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Court of Appeals of Georgia.

RIDDLE v. BEKER et al.

No. A98A0100.

Decided: May 01, 1998

William G. Hasty, Jr., Patricia B. Ball, Canton, for appellant. Webb, Carlock, Copeland, Semler & Stair, Thomas S. Carlock, Leslie B. Zacks, Atlanta, for appellees.

At the trial of this medical malpractice case, the jury found in favor of defendants Herschel I. Beker, M.D., and North Fulton Orthopaedic Clinic, P.C.   In three interrelated enumerations of error, plaintiff Dorothy Riddle appeals the denial of her motion for a new trial on the ground of juror misconduct.   Finding no error, we affirm.

According to Riddle's motion for new trial, the forewoman of the jury committed misconduct by fabricating a nonexistent instruction from the trial court.   At the motion hearing, counsel for Riddle stated that other jurors were available to testify to this alleged misconduct.   The trial court granted defendants' motion in limine seeking to bar any juror testimony impeaching the verdict.   Riddle does not appeal or enumerate as error the order granting defendants' motion in limine.   As a result, the exclusion of the jurors' testimony is not before us, and the only testimony in the record is the affidavit of the forewoman categorically denying Riddle's allegations.

 Even if Riddle had preserved the issue of the admissibility of the other jurors' testimony, however, it must be resolved against her.   A long-standing principle of Georgia law provides that “affidavits of jurors may be taken to sustain but not to impeach their verdict.”  OCGA § 9-10-9.   This prohibition includes oral testimony offered at a hearing.  PIE Nationwide v. Prickett, 189 Ga.App. 77, 374 S.E.2d 837 (1988) (physical precedent only, but cited with approval in Fidelity Nat. Bank v. Kneller, 194 Ga.App. 55, 59, 390 S.E.2d 55 (1989)).

 Riddle relies almost exclusively on criminal appeals 1 to argue that this rule should not be applied here.   Certain limited exceptions have been noted to the general rule barring jurors' impeachment of their verdict, “where extrajudicial and prejudicial information has been brought to the jury's attention improperly, or where non-jurors have interfered with the jury's deliberations.  [Cit.]” Spencer v. State, 260 Ga. 640, 643(3), 398 S.E.2d 179 (1990).   These exceptions, however, apply only in “certain very limited occasions where human life or liberty sways in the balance.   But such compelling personal interests of life and liberty rarely are at issue in civil litigation and are not so at issue in this case.”  Perryman v. Rosenbaum, 205 Ga.App. 784, 787, 423 S.E.2d 673 (1992).   See also Bagley v. City of Alma, 178 Ga.App. 474, 476(4), 343 S.E.2d 740 (1986).

 Even if we were to apply these exceptions to a civil action, this case does not involve “extrajudicial information” within the meaning of the criminal decisions cited by Riddle.   The misconduct alleged by Riddle is unlike that in Steele v. State, 216 Ga.App. 276, 454 S.E.2d 590 (1995), disapproved on other grounds, Kennebrew v. State, 267 Ga. 400, 404, n. 2, 480 S.E.2d 1 (1996), in which a juror made use of information copied from a home encyclopedia;  or in Watkins v. State, 237 Ga. 678, 683-685, 229 S.E.2d 465 (1976), in which two jurors visited the crime scene and communicated their observations to other jurors.   Here, Riddle alleges that a juror falsely stated she had received a written instruction from the judge.   If no such instruction existed, as Riddle claims, there was no extrajudicial information as the allegedly false statement originated with the juror.   A verdict cannot be impeached “on the basis of statements made to one another in the jury room and the effect of those statements on the minds of the individual jurors.”  (Citations and punctuation omitted.)  Williams v. State, 252 Ga. 7, 8, 310 S.E.2d 528 (1984).   Conversely, if the trial court did instruct the jury, such an instruction would not constitute extrajudicial information even if otherwise improper.2  The misconduct alleged by Riddle therefore does not fall within this exception.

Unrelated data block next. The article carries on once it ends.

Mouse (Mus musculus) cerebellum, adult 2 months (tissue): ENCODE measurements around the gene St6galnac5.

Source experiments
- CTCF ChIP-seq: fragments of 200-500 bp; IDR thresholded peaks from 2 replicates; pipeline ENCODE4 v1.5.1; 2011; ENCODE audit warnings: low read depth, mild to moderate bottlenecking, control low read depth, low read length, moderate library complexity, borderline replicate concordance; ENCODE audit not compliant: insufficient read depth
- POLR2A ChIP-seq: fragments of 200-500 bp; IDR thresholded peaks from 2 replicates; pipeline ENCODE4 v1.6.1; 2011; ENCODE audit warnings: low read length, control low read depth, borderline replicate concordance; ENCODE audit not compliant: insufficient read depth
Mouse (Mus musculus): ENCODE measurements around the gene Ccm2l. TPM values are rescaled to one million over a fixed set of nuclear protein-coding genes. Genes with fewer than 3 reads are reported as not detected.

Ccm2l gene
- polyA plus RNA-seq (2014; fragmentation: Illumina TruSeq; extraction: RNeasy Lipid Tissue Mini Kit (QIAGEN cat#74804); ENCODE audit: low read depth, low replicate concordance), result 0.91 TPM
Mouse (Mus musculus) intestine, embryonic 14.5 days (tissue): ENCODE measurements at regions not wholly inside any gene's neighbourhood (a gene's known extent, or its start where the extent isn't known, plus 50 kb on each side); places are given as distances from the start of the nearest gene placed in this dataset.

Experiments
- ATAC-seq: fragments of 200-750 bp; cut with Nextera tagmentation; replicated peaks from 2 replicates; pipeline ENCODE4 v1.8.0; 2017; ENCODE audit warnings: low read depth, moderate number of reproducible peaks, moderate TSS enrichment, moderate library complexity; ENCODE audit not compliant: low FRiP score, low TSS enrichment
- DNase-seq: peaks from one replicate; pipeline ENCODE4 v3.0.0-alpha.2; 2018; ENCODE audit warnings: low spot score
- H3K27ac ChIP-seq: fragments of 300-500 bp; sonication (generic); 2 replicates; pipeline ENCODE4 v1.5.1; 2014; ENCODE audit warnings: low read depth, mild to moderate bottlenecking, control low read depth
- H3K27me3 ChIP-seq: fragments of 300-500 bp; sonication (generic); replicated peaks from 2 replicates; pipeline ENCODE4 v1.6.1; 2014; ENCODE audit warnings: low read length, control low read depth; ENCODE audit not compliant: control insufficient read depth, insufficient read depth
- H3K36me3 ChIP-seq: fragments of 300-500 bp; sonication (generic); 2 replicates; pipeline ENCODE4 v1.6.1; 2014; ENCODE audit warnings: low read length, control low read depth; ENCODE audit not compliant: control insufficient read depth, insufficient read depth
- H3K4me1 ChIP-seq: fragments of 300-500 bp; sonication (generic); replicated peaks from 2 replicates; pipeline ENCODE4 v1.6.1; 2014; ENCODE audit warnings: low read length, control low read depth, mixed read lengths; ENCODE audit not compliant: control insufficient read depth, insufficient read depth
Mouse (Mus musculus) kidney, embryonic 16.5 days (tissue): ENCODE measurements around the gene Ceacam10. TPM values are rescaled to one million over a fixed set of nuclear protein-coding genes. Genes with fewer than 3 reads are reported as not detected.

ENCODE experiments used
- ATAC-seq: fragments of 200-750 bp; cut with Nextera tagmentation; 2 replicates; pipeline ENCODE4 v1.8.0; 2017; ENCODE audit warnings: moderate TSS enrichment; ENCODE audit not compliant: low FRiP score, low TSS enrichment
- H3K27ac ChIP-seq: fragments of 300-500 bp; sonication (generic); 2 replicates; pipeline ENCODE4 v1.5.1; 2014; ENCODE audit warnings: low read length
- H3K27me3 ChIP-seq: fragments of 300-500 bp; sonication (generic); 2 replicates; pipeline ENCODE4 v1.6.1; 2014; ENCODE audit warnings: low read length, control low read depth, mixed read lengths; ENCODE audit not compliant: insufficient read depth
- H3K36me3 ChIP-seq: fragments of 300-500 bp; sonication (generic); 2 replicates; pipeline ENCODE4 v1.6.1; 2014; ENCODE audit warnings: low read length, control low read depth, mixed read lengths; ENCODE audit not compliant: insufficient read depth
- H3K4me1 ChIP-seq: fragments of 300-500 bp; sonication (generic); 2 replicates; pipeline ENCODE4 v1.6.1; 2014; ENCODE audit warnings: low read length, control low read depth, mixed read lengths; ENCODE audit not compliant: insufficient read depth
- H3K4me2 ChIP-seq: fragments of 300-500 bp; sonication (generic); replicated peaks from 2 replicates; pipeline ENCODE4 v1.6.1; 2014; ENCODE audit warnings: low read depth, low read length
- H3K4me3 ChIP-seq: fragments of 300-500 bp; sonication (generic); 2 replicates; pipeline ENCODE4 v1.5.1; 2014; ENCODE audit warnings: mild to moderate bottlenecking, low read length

As Riddle correctly notes, “[m]otions for new trial because of improper conduct of jurors or parties are addressed to the sound discretion of the trial judge.   Unless there is an abuse of discretion, the appellate court will not upset the trial judge's determination.”  (Citations and punctuation omitted.)  Bean v. Landers, 215 Ga.App. 366, 367, 450 S.E.2d 699 (1994).   Under the evidence presented here, Riddle has failed to demonstrate an abuse of discretion sufficient to overturn the trial court's denial of her motion for new trial.

Judgment affirmed.


1.   The only possible exceptions are several cases cited for general propositions of law, a number of federal decisions, and  Perryman v. Rosenbaum, 205 Ga.App. 784, 423 S.E.2d 673 (1992), which Riddle attempts to distinguish.   Riddle also cites an 1893 Indiana Court of Appeals decision stating a general rule as to communications between a judge and jury;  Riddle did not provide the Court with a copy of this opinion and it is not controlling authority in any event.

2.   We do not reach the separate issue of defendant's right to be informed of communications between the trial court and the jury.   See McBride v. State, 213 Ga.App. 857, 861(11), 446 S.E.2d 193 (1994) (full concurrence on Division 11).   Although the trial court noted that the trial transcript would resolve the question of such an instruction's existence, Riddle has not transmitted this portion of the record.

SMITH, Judge.

BIRDSONG, P.J., and JOHNSON, J., concur.

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